Good morning, it’s Monday, Aug. 9, 2021. The pandemic Olympics are over, albeit not without controversy. Donald J. Trump found himself publicly rooting against the American women’s soccer team. Although his animus for some members of the team wasn’t unprovoked, let’s stipulate that this is a strange stance for a former U.S. president to take. Unheard of, really.
It was especially discordant this year because American women outperformed their male teammates and upheld the pride of the Stars and Stripes in the process: Of the 39 gold medals won by American athletes in Japan, 23 were won by women.
On behalf of the men’s team, we could put an asterisk beside two glamorous track and events: The 100-meter dash was won by Texas-born but Italy-raised Lamont Jacobs, who ran for the Italian team. Fred Kerley won silver, meaning that native-born Americans ran one-two. Likewise, in the pole vault, American Chris Nilsen won silver while the gold went to Armand Duplantis, who competed for Sweden. Except that Duplantis (whose mother is Swedish) was born and raised — and learned to vault — in Louisiana.
Still, the American women just kicked ass on the track, in the swimming pool, in the gymnastics events, and more: Even their bronze medal in soccer was hard-won. They upheld their nation’s honor.
Switching gears, 20 years ago today, George H.W. Bush, the retired 41st president of the United States, sent a poignant email to a White House correspondent he’d met only once. The journalist was writing a magazine story exploring what American presidents thought about when they invoked Thomas Jefferson’s famous phrase “the pursuit of happiness.”
Those words, found in the preamble to the Declaration of Independence, are iconic — but also ambiguous. The reporter’s assignment was to divine what the concept meant to the chief executives who used it in times of national import.
Bush, along with Jimmy Carter, Gerald Ford, Bill Clinton, and Bush’s son George W. — who occupied the Oval Office at the time — all agreed to engage in this exercise. But after the reporting was done, and before the essay was published, the nation was attacked on Sept. 11, 2001. Tomorrow, I’ll relate what George H.W. Bush told me when I asked if that horrific event made him want to alter what he’d written.
For now, I’ll point you to our front page, which aggregates, as it does each day, columns and stories spanning the political spectrum. Today’s lineup includes Rep. Cori Bush on why she feels so strongly about evictions (CNN); Celia Viggo Wexler on how unvaccinated Americans are “ruining it” (NBC News); and Peter Van Buren explaining his view that “masks” is a shorthand for something not entirely benign (The American Conservative). We also offer a complement of original material from RCP reporters and contributors, including the following:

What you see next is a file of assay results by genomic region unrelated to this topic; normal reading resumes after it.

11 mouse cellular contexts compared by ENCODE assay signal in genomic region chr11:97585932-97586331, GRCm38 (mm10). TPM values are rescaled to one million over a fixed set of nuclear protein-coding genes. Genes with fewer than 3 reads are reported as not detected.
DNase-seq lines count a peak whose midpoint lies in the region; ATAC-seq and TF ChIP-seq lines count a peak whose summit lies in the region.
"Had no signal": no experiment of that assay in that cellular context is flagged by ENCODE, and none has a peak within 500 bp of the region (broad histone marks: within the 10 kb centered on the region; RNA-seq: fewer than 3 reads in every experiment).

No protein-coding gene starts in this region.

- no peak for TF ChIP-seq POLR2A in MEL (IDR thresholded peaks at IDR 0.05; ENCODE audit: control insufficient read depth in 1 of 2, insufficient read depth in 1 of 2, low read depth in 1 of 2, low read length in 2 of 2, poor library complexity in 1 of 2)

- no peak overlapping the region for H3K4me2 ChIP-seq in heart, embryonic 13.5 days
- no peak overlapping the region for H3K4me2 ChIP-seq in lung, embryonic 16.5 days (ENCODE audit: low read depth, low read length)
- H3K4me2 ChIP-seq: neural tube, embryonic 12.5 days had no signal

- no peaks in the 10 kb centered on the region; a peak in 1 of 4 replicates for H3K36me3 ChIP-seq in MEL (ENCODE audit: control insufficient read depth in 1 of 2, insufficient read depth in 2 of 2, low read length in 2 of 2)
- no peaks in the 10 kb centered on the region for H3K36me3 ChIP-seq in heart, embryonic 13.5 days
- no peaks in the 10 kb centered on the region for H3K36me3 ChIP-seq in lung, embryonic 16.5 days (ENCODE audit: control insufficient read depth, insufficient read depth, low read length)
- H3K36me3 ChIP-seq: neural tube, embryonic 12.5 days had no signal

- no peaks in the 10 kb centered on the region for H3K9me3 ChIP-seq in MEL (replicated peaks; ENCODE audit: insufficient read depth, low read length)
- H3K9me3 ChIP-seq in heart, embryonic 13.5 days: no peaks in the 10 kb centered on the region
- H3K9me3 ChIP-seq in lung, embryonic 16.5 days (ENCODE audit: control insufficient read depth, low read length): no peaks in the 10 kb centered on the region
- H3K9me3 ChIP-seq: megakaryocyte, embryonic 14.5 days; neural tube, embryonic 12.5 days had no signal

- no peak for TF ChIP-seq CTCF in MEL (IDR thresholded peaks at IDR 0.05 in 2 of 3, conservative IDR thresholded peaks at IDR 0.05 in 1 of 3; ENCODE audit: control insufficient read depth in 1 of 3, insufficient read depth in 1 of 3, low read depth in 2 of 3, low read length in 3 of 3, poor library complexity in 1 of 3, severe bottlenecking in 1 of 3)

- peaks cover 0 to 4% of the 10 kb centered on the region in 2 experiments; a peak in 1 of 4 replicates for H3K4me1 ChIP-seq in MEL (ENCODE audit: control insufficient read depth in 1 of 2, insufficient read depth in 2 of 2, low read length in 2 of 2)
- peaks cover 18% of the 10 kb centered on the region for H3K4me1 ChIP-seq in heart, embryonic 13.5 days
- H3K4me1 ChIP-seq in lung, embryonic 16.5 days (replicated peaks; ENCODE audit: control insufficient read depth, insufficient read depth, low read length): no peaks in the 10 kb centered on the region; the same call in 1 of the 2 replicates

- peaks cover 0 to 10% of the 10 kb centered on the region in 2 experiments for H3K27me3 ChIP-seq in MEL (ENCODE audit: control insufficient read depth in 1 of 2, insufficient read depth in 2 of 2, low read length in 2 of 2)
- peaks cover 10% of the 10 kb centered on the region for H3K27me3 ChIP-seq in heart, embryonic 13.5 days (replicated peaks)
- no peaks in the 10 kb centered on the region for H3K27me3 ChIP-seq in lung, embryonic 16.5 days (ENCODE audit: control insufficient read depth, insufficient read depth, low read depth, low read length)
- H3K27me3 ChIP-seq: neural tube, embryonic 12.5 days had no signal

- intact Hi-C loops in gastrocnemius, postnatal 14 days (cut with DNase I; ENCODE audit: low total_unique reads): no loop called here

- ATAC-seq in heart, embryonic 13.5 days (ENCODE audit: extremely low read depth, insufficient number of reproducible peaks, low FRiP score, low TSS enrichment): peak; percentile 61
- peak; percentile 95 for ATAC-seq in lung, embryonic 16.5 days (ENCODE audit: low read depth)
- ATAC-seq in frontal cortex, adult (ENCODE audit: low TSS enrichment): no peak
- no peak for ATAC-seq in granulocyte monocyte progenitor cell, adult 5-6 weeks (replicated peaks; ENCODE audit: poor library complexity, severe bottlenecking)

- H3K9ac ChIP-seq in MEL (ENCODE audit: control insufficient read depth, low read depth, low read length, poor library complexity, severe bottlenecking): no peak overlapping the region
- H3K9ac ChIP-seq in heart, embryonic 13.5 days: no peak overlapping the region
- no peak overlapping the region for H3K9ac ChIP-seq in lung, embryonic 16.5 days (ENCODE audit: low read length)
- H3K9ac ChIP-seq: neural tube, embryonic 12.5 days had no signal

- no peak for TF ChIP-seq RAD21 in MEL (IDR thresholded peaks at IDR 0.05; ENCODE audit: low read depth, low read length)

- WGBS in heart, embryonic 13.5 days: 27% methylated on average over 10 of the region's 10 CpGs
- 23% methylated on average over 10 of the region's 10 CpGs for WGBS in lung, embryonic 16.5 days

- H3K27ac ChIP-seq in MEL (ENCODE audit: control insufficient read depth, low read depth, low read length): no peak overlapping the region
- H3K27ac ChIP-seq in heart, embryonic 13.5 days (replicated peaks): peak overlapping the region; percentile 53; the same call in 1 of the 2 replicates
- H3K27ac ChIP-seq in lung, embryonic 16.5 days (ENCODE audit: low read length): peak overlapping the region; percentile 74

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Bipartisan Hope Floats on Manchin’s Houseboat. Bill Scher lauds the West Virginia senator’s outreach to Republicans as a throwback to the Ronald Reagan-Tip O’Neill days.
The (Many) Good People in America. Dustin Siggins reflects on the heartening aspects of a medical emergency.
Delta Variant Presents New Threat to Continuity of Congress. Taylor J. Swift, Robert Alexander, and David B. Cohen weigh the steps the Senate needs to take to avoid interrupting the chamber’s legislative business.
Blinken’s Diversity & Inclusion Plan Erodes Equality & Excellence. Peter Berkowitz, who himself worked for the State Department, questions whether the secretary is placing a political agenda ahead fostering common goals of purpose and competence.
Britney Spears Conservator Case Spurs Fans and Lawmakers to Act. Henry Kokkeler and London Lyle report on efforts to address allegedly abusive arrangements faced by the pop star and other wards of the conservatorship system.
“Paid for” Infrastructure Spending Is Anything But. At RealClearMarkets, Andrew Wilford exposes bookkeeping gimmicks used to make the claim.
Election Updates for the Week of Aug. 9. At RealClearPolicy, Todd Carney recaps primary results and other developments from around the country.
Shining a Light on Mississippi’s Fat Cats. Also at RCPolicy, Douglas Carswell outlines a new report about highly paid public employees in the state whose effectiveness is among the worst in the nation.
“Sprinting Through No Man’s Land.” At RealClearDefense, John Waters interviews Adin Dobkin about his book on the first Tour de France bicycle race held after World War I.
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Carl M. Cannon
Washington Bureau chief, RealClearPolitics